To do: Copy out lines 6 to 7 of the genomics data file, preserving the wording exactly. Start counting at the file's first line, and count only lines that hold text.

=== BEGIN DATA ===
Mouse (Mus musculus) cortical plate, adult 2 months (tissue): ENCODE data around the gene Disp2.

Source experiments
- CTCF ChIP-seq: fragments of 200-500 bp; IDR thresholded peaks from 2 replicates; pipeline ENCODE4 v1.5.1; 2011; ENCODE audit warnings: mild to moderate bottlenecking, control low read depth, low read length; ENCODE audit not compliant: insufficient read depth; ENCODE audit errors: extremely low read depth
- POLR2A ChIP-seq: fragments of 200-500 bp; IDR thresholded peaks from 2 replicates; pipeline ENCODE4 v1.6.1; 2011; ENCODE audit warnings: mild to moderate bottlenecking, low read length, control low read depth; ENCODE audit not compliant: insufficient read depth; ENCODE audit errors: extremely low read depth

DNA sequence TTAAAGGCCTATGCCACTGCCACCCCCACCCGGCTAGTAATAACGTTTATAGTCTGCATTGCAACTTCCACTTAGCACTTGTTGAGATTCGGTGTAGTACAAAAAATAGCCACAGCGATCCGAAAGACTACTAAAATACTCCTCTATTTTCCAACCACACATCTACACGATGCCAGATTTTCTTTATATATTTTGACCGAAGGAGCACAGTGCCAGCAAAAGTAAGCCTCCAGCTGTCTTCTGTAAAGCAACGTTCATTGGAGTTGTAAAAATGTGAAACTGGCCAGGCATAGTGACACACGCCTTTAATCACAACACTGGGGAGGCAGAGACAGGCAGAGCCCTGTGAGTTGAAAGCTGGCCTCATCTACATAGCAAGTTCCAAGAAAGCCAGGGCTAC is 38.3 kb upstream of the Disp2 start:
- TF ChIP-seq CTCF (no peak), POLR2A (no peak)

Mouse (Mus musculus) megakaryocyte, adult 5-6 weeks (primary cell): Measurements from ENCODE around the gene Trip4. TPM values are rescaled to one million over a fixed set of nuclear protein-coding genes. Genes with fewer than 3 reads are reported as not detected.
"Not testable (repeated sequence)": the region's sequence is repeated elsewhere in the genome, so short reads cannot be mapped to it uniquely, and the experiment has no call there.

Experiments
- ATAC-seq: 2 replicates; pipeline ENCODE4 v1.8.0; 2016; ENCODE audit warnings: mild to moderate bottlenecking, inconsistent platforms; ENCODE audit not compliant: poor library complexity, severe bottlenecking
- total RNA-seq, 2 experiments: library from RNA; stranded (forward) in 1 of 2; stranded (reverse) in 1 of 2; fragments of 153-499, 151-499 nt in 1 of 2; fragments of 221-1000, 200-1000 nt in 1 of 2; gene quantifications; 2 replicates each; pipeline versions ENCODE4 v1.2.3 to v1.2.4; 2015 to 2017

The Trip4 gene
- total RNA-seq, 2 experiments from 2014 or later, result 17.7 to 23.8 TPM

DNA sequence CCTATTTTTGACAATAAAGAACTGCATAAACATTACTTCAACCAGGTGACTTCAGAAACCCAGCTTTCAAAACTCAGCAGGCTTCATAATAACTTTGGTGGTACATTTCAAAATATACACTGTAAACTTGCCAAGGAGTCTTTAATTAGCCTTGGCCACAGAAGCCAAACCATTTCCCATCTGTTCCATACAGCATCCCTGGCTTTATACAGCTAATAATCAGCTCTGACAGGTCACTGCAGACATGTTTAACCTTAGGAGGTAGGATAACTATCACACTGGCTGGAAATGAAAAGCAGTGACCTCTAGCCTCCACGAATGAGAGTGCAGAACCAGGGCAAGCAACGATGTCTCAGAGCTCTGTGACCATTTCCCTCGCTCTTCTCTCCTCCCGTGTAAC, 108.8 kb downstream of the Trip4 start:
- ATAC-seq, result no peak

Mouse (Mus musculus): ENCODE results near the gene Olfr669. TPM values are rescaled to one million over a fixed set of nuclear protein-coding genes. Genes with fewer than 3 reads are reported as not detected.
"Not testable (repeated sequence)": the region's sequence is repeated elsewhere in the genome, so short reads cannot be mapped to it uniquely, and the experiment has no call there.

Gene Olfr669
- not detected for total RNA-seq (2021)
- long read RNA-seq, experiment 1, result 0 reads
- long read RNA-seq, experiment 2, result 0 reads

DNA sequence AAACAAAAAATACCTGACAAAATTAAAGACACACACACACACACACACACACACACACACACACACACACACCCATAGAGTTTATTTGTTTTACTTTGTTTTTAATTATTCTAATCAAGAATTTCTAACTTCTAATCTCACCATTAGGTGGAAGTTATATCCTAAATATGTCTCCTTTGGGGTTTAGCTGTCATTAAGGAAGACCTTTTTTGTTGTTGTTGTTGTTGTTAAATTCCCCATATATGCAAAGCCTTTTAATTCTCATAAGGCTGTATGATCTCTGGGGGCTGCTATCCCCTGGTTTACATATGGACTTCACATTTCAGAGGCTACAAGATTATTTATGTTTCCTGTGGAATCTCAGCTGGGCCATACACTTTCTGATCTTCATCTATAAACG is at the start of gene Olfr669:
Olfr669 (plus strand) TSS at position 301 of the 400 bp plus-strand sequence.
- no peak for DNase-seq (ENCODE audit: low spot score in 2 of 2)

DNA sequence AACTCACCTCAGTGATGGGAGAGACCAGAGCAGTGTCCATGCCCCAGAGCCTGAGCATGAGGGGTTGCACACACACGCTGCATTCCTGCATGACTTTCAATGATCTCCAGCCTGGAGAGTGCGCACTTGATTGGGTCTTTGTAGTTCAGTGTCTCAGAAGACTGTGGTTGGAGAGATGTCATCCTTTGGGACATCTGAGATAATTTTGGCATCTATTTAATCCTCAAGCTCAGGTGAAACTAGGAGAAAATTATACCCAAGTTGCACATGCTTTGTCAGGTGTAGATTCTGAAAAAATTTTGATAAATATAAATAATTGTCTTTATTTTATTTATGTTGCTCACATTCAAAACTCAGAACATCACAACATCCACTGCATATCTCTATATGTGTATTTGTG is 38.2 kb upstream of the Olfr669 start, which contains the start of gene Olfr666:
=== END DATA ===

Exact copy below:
- TF ChIP-seq CTCF (no peak), POLR2A (no peak)

Mouse (Mus musculus) megakaryocyte, adult 5-6 weeks (primary cell): Measurements from ENCODE around the gene Trip4. TPM values are rescaled to one million over a fixed set of nuclear protein-coding genes. Genes with fewer than 3 reads are reported as not detected.